Sorry this post is a bit late, but I've been busy working on my next book. However, I have had a short break and managed to get the pyrography iron out. Because I wanted to get a quick result I decided to have a go at a trinket pot.
I love these little pots because they look great, even before they have been worked on. Anyway, a few months ago I did one of these pots with a daisy design on it and it looked really good. In fact, it sold almost as quickly as I put it on the Folksy.com website. So I decided to do another.
I drew the daises on the pot - three on the lid and four on the sides - by hand. Then I burnt them in with my pyrography iron. Once that was done, I used my pyrography iron to follow the grain of the wood to enhance it. When this was complete, I used the iron to shade in some areas of the pot to darken it and give it a rich look. I took particular care to darken the wood around the daisies because they would be painted white and the contrast would make them stand out. If you want your pyrography design to be successful, it is important to put light next to dark and vice versa.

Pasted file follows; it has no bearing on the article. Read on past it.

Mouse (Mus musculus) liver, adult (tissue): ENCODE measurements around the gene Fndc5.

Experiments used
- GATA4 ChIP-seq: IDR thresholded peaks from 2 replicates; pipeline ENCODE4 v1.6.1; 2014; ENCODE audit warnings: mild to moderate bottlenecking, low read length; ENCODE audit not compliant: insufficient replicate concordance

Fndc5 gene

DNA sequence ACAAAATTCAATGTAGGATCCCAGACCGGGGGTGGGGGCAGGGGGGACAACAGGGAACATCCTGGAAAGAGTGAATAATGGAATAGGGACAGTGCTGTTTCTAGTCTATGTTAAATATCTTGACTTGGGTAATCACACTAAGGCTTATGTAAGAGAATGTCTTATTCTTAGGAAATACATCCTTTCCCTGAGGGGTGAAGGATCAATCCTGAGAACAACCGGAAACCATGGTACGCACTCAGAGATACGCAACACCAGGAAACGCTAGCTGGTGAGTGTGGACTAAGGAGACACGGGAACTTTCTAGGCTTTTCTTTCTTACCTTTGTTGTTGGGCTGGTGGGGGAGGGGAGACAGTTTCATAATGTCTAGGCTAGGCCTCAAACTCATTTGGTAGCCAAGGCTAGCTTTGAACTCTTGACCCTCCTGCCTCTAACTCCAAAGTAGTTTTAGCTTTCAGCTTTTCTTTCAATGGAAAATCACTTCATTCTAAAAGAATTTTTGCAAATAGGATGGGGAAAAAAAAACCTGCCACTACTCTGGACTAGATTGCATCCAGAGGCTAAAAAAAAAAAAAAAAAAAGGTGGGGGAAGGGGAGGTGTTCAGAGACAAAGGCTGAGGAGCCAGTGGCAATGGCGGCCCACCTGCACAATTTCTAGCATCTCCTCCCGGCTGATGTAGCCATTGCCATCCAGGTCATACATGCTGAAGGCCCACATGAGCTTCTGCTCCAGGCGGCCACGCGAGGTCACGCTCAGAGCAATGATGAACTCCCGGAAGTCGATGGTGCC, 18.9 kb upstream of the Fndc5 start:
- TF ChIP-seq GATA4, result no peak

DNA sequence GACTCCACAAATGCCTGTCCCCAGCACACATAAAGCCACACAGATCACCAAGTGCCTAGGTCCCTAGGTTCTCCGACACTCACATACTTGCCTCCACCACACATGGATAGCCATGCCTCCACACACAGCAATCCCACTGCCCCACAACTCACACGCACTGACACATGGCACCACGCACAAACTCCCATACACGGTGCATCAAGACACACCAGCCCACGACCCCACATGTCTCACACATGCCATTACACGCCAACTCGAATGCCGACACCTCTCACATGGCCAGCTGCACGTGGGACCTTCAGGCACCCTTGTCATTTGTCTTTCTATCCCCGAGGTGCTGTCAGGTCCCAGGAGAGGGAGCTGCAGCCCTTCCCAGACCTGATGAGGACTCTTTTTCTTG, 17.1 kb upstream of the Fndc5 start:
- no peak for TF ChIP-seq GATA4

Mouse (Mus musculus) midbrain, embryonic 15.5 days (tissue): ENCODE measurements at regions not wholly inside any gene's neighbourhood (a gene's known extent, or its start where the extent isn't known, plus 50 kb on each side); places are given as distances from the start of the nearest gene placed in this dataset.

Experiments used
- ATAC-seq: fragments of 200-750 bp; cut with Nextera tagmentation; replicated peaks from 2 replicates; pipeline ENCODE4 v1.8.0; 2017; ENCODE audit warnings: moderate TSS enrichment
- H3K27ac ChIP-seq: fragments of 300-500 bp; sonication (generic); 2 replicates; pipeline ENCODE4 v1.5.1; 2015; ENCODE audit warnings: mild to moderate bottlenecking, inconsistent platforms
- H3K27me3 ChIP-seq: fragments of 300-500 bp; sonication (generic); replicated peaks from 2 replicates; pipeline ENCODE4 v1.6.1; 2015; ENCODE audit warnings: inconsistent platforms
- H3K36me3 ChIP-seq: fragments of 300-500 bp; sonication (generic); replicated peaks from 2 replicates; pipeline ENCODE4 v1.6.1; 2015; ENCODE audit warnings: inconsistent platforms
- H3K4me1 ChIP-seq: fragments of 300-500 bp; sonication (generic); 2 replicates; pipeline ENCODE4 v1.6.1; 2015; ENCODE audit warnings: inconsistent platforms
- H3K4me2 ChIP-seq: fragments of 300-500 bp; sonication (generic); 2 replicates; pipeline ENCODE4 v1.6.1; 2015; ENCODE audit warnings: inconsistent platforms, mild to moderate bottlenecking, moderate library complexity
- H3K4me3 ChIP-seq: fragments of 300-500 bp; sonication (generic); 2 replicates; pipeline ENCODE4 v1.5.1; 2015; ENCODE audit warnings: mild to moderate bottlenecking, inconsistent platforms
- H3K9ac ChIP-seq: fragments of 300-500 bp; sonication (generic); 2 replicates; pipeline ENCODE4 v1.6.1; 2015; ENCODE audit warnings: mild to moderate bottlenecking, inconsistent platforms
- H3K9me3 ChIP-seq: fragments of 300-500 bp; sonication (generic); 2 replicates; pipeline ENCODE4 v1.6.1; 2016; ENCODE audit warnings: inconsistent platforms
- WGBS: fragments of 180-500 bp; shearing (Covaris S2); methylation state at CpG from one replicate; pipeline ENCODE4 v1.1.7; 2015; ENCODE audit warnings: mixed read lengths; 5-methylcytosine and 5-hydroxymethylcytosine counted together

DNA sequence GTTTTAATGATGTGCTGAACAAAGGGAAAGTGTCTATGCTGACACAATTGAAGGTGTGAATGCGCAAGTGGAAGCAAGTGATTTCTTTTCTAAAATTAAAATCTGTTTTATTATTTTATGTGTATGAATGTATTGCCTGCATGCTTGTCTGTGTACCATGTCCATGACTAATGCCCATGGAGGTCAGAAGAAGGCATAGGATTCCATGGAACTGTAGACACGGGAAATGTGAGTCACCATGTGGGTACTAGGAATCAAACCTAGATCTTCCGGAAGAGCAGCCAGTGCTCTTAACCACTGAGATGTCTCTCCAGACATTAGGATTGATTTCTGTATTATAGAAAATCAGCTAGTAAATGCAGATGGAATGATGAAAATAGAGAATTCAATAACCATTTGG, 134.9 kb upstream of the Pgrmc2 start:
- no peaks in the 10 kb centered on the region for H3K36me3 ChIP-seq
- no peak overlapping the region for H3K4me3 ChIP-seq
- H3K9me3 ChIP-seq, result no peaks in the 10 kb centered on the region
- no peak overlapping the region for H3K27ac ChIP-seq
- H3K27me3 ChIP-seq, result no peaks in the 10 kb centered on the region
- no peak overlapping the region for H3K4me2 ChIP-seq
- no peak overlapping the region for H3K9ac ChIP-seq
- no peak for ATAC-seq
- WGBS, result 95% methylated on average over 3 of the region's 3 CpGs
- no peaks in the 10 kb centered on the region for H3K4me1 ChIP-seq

Once I'd finished the pyrography part, I painted the petals of the daisies with acrylic paint. White for the petals and yellow for the centres. Once dry I gave the whole thing three coats of lacquer and my wife covered the base inside and out with a nice dark brown felt.
The finished item can be seen below.
There is very little profit to be had in doing one of these small pots because I sell them very cheaply. However, I do get a lot of satisfaction from creating something nice. It isn't all about the money, if I didn't get any satisafaction I wouldn't bother getting my pyrography iron out.
For my next project I'm going to have a go at an Iris pattern for another table centre piece. Hopefully it will be finished before my next post.If you are interested in finding out more about my pyrography or see some more of my work please click here If you would like to find out about my books please click here